Is January a bleak, colorless time of the year where you live? To brighten your gray winter days, we’ve asked Jeopardy! phenom Ken Jennings to poke holes in four of your most embarrassing misconceptions about color. After all, there are plenty of colorful anniversaries to observe this month. The first color TV broadcast was the Rose Bowl of January 1953, and in January 1993, Crayola added sixteen new colors to its crayon boxes, including “Tickle Me Pink” and “Macaroni and Cheese.” The political novel Primary Colors was a January release; so was Radiohead’s album In Rainbows. Could there be a better time of year for a kaleidoscope of facts that—however colorful—are completely wrong?
Color Myth #2: There Are Seven Colors of the Rainbow.
Young kids are often taught about Roy G. Biv, a hypothetical gentleman who helps them remember the seven colors of the rainbow: red, orange, yellow, green, blue, indigo, and violet. Even kindergartners tend to rebel at the mysterious ‘I’ in Mr. Biv’s name, however. What the hell is indigo? It has to be explained to them that indigo, halfway between blue and purple, is actually a very different, super-important color, trust us.
In fact, indigo is a bit of a fraud. The other six “colors of the rainbow” are the long-enshrined primary and secondary colors of art theory. Indigo only got shoehorned into the rainbow because Isaac Newton, who originally saw five colors in the spectrum, decided decades later when he wrote his landmark treatise Opticks that seven would be a more elegant number. He believed the seven colors should harmonize somehow with the seven classical “planets” in the night sky and the seven notes on the diatonic scale. So he added orange, along with indigo, an important dark blue dye since ancient times. In reality, most observers have a hard time seeing indigo as a separate band of the spectrum, and it’s not usually included in modern color theory.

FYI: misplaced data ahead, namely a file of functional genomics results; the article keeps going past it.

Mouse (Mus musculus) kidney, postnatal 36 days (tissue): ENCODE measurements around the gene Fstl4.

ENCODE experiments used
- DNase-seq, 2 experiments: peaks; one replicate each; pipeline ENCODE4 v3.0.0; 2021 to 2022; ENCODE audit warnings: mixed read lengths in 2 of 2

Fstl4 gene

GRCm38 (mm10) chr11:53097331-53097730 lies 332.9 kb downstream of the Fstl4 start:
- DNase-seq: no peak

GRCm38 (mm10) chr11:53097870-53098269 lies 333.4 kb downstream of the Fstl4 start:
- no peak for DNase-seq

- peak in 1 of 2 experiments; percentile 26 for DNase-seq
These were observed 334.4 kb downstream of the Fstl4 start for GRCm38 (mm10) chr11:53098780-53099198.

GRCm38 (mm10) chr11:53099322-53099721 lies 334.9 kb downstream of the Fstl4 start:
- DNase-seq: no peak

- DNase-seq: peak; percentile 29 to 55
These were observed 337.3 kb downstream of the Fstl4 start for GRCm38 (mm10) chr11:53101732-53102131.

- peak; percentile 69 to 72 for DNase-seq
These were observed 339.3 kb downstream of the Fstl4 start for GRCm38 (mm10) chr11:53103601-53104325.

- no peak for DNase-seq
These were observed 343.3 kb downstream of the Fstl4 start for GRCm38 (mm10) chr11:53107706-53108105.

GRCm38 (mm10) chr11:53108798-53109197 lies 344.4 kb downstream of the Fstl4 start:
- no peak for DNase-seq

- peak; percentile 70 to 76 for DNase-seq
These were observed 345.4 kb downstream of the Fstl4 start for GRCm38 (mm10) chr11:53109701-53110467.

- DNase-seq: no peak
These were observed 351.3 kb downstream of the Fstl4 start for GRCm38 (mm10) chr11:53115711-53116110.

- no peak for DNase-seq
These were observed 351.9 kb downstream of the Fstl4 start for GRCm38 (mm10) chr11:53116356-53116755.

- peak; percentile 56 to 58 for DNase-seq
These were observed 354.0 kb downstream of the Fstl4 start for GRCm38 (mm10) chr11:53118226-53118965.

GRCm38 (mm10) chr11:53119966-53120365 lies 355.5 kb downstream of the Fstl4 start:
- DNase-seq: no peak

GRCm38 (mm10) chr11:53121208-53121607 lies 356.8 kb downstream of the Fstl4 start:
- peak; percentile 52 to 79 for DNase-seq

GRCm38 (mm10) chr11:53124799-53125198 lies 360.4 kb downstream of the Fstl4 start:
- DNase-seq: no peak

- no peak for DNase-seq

If indigo is iffy, how many colors are there really? Well, the human eye can distinguish between about a million different hues, but a real rainbow displays its shades in one continuous spectrum, not the neat stripes of a Care Bears cartoon. In the Iliad, Homer refers to a one-tone purple rainbow, because the ancient Greeks didn’t have words for the full spectrum of color. Later classical and medieval thinkers agreed with Aristotle that the rainbow had three shades; in Islamic thought, there are four, corresponding to the four elements. So it’s largely a cultural call. Many Asian languages, even today, use the same word for “blue” or “green”—someone in China might describe the rainbow very differently from someone in Finland, or Papua New Guinea. Let’s just say there’s a wide spectrum of possibilities.
Quick Quiz: What university’s football, golf, and volleyball teams removed the word “Rainbow” from their team names in 2000?
Ken Jennings is the author of Brainiac, Ken Jennings's Trivia Almanac, and Maphead, out now. He's also the proud owner of an underwhelming Bag o' Crap. Follow him at ken-jennings.com or on Twitter as @KenJennings.
Photo by Flickr user yettis doings. Used under a Creative Commons License.